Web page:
BOONE, Iowa (AP) — The sprint to the Iowa caucuses opened Monday with nearly a dozen presidential candidates in motion, a rather restrained Bill Clinton stepping up for his wife and a pledge by the only billionaire in the race to start spending serious money.
From Iowa to New Hampshire — on the air, on the bus and on the stump — candidates vying to become America's next president roared out of the holidays in full force with less than a month to go before voting begins.
The coming weeks are especially crucial for Republicans as voters look to weed through the thicket of choices to determine who will represent and attempt to reunite a bickering party. This, as contentious issues over terrorism, security, civil liberties and gun ownership reverberate, giving candidates plenty to argue about.
Democrat Hillary Clinton and Republican Donald Trump have been the consistent favorites in polls overall. But they have very different strengths.
Clinton also has an impressive organization behind her while Trump's ability to pull off a winning ground game is in question and his frugal spending to date has stood in stark contrast to his vast personal wealth. He says he's opening the money spigot now.
Early voting is often deemed critical in races, like this one, when the path to a nomination is so unclear. As mystery shrouds the Republican race, the Democratic one hangs on whether Bernie Sanders, an independent socialist senator from Vermont, can turn his months of large, passionate rallies into enough votes to upset the former first lady.
In Iowa, the first of the early voting states, Republican contender Ted Cruz launched a bus tour through the state where his campaign feels he is well-positioned to win.
Cruz called on Iowa voters to bring nine of their friends and family members with them to vote for him in the Feb. 1 caucuses. Cruz made the plea Monday in the first of 28 planned stops in Iowa over the next six days.
"Now is the time that the men and women of Iowa step up and make your decision," Cruz said during his stop in Boone, Iowa.
Clinton also kicked off a two-day swing in Iowa, where she was scheduled to attend several organizing events in preparation for the caucuses.
In New Hampshire, former President Bill Clinton launched his own tour on behalf of his wife, talking both about Hillary Clinton's campaign promises and his own experience in the White House. What the scrappy political veteran did not talk about was Trump, who's baited him in recent days by bringing up his impeachment and decades-old sex scandal.
As Clinton mingled with a lunchtime crowd at a popular Manchester restaurant, news station above his head ran captioned video questioning whether he could avoid Trump's flagrant attacks. He did just that, focusing on the race at hand.
"They have to choose a nominee and we have a primary to win," he said when asked about Trump and the broader Republican field. "One of my many rules in politics is don't look past the next election."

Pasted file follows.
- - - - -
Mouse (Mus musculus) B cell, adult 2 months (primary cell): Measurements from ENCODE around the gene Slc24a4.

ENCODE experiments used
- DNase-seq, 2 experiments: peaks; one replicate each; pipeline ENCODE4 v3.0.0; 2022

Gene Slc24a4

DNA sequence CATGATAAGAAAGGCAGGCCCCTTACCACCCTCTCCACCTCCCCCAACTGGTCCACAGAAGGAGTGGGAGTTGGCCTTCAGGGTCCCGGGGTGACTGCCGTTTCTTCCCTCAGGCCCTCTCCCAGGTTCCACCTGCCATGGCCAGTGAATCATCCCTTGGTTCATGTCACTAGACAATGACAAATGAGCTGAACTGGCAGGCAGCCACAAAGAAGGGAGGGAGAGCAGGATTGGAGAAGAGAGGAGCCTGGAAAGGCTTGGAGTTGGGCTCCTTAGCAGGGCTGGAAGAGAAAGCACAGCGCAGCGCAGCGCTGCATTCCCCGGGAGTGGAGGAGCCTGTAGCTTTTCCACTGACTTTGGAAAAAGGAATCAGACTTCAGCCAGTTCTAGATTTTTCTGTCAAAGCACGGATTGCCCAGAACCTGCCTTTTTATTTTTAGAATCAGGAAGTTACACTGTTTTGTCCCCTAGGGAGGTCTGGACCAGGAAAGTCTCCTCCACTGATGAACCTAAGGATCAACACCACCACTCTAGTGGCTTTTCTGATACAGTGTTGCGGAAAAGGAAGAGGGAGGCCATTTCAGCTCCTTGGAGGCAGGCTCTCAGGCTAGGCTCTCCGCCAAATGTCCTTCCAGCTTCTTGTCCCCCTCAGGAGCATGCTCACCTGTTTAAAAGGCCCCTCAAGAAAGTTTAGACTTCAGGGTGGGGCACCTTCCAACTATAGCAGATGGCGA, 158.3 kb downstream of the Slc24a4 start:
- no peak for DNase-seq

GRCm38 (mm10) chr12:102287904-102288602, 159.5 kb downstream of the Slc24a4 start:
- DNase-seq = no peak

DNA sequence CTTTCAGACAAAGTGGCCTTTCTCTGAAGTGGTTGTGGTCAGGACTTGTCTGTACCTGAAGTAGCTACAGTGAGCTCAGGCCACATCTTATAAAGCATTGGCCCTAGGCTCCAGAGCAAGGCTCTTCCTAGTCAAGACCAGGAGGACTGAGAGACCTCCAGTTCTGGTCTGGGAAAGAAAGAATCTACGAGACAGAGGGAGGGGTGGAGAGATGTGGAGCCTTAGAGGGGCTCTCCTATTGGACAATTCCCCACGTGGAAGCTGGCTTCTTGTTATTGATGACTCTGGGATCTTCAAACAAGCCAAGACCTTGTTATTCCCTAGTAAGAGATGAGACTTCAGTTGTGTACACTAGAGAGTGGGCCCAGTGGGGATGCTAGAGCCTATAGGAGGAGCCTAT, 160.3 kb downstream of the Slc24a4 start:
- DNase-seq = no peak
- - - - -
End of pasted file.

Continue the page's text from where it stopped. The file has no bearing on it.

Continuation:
The event marked the former president's debut solo appearance for his wife's campaign.
Sanders also campaigned Monday in New Hampshire, which votes Feb. 9.
In 2008, Hillary Clinton suffered a stringing defeat in Iowa, rebounded with a win in New Hampshire and waged a grinding campaign across the country before Barack Obama claimed victory in the nomination race on his way to the presidency.
Trump debuted his first television ad in both Iowa and New Hampshire, featuring dark images of the San Bernardino, California, shooters, body bags, and people apparently streaming freely across a border.
But the images of border security were of Morocco, not the U.S.
The Trump campaign insisted in a statement: "The use of this footage was intentional and selected to demonstrate the severe impact of an open border and the very real threat Americans face if we do not immediately build a wall and stop illegal immigration."
The ad reinforced remarks he made last month proposing a temporary ban on Muslims looking to enter the United States, which sparked outrage from Republican and Democratic rivals alike. The comments threatened the party's drive to attract minorities, an effort already complicated by Trump's negativity toward Mexican immigrants.
Trump says he plans to spend at least $2 million per week on television ads in Iowa and New Hampshire overall.
He was heading to Massachusetts late Monday before catching up to many of the other candidates flooding into New Hampshire this week.
New Jersey Gov. Chris Christie's presidential campaign kicked off the new year by hiring several new people in New Hampshire, where his campaign is banking on a strong finish to propel his campaign forward.
Devon Manchester will serve as deputy political director in the state, campaign spokeswoman Samantha Smith said Monday.
The addition will boost Christie's paid staff in the state from four to six with just over a month to go before the primary.
Former Florida Gov. Jeb Bush, by contrast, currently has 20 full-time paid staffers in the state and plans to grow that number at least to 40 in coming weeks.
And Marco Rubio criticized his Republican rivals in a New Hampshire speech focused on national security. The Florida senator declined to call them out by name but said some would weaken the nation's military and intelligence programs designed to prevent terrorism.
"They talk tough," Rubio said in prepared remarks, "yet they would strip us of the ability to keep our people safe."
Salama reported from Washington. Associated Press writers Jill Colvin in Newark, New Jersey; Lisa Lerer in Nashua, New Hampshire; Kathleen Ronayne in Salem, New Hampshire; and Steve Peoples in Washington contributed to this report.